If you ask why celebrity drivers race, then you might as well ask the question of every driver, because the motivation, drive to succeed and love of risk, mixed with the desire to win must surely be the same. Just because one is famous, doesn't mean their reasons to drive are any different - or are they?
The celebrity love of racing cars is one with a noble history for it is rare to find the same in horse racing, running, or shooting. Racing has an attraction to the celebrity like no other, perhaps because the risk is that much greater, you're not likely to die running or on the back of a horse, or even shooting, unless your aim is freakishly bad - yet racing can result in serious injury or death.
As you will have guessed we will be looking at celebrity racing car drivers, hence the title, but focus on three in particular, James Dean, Steve McQueen and Paul Newman. There are many more, but perhaps those three are the most charismatic, not only for their careers, but for the mystique that surrounded them and their reputation as tough leading men who preferred to keep their private lives out of the papers, a world away from the celebrity/gossip driven world of today. It only added to the aura of secrecy that surrounded them for most of their adult lives.


James Dean only ever made 3 films and he was the first and perhaps the only actor to have been nominated for an Oscar posthumously following his fatal crash in the Porsche 550 Spyder at the age of 24. Dean was a keen racer and like McQueen later, enjoyed riding both motorcycles as well as cars, at one time owning a Triumph T110 650cc in 1955. Dean traded in and bought faster more sophisticated cars, once trading a 1953 MG TG Sports car for the Porsche Super Speedster.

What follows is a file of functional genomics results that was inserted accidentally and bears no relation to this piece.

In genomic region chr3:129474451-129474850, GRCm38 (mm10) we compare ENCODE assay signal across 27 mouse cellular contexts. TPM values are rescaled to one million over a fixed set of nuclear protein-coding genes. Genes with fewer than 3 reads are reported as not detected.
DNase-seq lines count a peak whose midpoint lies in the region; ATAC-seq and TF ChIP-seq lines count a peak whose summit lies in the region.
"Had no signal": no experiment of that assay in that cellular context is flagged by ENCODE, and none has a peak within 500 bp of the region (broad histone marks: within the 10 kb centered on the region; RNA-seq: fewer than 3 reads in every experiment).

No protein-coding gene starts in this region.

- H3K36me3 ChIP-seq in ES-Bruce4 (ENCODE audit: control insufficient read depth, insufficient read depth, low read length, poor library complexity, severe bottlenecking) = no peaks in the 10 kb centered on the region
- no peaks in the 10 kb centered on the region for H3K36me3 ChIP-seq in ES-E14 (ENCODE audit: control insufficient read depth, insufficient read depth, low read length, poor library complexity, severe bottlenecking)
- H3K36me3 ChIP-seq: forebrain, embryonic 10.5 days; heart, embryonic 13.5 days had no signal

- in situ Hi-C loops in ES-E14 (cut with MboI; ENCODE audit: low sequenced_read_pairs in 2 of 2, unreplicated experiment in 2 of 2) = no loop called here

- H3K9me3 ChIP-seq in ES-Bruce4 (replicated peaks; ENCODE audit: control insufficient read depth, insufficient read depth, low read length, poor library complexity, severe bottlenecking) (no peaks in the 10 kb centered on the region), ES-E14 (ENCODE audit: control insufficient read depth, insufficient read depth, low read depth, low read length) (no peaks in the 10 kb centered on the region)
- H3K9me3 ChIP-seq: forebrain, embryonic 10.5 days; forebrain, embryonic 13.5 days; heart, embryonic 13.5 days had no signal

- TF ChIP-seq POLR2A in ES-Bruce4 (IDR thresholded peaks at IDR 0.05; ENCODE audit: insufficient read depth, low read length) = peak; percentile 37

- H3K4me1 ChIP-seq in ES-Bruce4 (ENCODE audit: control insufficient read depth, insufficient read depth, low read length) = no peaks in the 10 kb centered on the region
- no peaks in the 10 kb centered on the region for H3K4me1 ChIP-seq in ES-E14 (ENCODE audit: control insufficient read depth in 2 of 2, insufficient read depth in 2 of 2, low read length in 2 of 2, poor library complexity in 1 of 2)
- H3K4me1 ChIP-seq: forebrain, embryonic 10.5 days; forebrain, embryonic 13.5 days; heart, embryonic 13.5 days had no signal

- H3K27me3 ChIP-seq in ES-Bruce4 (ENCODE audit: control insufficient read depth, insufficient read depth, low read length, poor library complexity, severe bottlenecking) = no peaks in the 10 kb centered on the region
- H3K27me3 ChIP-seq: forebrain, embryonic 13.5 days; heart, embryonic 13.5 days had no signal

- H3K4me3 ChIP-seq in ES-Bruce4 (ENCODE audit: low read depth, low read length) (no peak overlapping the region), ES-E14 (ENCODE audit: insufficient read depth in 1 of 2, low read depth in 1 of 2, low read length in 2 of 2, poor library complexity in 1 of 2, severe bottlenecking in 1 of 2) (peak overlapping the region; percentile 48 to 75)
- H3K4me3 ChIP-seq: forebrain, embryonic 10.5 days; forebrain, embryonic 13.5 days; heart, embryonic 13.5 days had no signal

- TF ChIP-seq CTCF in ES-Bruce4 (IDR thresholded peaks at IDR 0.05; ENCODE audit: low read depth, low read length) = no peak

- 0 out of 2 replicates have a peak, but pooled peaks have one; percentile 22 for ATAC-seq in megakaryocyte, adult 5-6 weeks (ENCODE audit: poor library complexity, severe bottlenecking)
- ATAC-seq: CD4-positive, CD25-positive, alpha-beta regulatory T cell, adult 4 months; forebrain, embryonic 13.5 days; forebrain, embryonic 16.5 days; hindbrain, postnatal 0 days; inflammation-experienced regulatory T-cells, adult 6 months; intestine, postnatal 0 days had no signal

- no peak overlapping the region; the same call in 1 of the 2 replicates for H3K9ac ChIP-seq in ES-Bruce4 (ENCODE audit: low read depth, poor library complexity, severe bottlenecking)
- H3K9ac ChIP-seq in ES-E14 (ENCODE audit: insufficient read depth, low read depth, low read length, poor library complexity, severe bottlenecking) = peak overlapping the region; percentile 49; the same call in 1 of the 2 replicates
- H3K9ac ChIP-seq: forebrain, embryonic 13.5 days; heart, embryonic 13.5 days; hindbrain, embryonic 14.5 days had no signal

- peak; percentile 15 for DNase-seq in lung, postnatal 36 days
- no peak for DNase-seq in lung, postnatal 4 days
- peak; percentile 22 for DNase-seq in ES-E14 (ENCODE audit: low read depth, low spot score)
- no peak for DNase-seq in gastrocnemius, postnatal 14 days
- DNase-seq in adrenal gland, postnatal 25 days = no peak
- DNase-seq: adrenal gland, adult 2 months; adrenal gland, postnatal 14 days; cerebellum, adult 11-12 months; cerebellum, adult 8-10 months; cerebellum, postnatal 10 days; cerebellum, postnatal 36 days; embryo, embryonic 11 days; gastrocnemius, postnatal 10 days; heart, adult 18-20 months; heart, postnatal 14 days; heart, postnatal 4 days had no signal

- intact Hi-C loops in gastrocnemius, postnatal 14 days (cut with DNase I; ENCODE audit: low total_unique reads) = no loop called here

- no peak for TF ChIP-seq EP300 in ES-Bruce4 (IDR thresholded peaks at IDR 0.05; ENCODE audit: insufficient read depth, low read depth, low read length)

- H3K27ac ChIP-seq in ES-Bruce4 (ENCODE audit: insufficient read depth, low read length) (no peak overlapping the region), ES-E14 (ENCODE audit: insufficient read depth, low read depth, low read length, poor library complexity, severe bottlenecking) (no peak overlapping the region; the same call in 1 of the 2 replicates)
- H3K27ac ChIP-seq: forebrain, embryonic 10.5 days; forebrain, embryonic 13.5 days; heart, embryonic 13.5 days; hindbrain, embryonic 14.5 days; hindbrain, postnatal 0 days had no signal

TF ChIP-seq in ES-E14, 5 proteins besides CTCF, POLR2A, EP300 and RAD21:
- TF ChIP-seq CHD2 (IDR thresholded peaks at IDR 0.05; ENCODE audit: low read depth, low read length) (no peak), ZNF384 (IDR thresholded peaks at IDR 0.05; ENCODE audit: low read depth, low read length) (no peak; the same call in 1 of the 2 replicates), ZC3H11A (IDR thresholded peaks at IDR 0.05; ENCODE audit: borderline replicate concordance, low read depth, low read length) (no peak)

He would win the Palm Springs Road Race in it, coming first in the novice class and 2nd overall in the main event on the Sunday, an impressive start for the young actor. He went on to win at Bakersfield on May 1 - 2nd finishing first again in his class and 3rd overall.
His final race with the Speedster was at Santa Barbara on Memorial Day May 30th where he started in 18th position and fought his way to 4th place, however his race ended when he blew a piston, arguably from enthusiastic over-rewing of the engine. 
During the filming of Giant Dean was barred from driving, but once filming had ended Dean got the faster more powerful Spyder for the Salinas Road Race which was scheduled for the beginning of October the same year.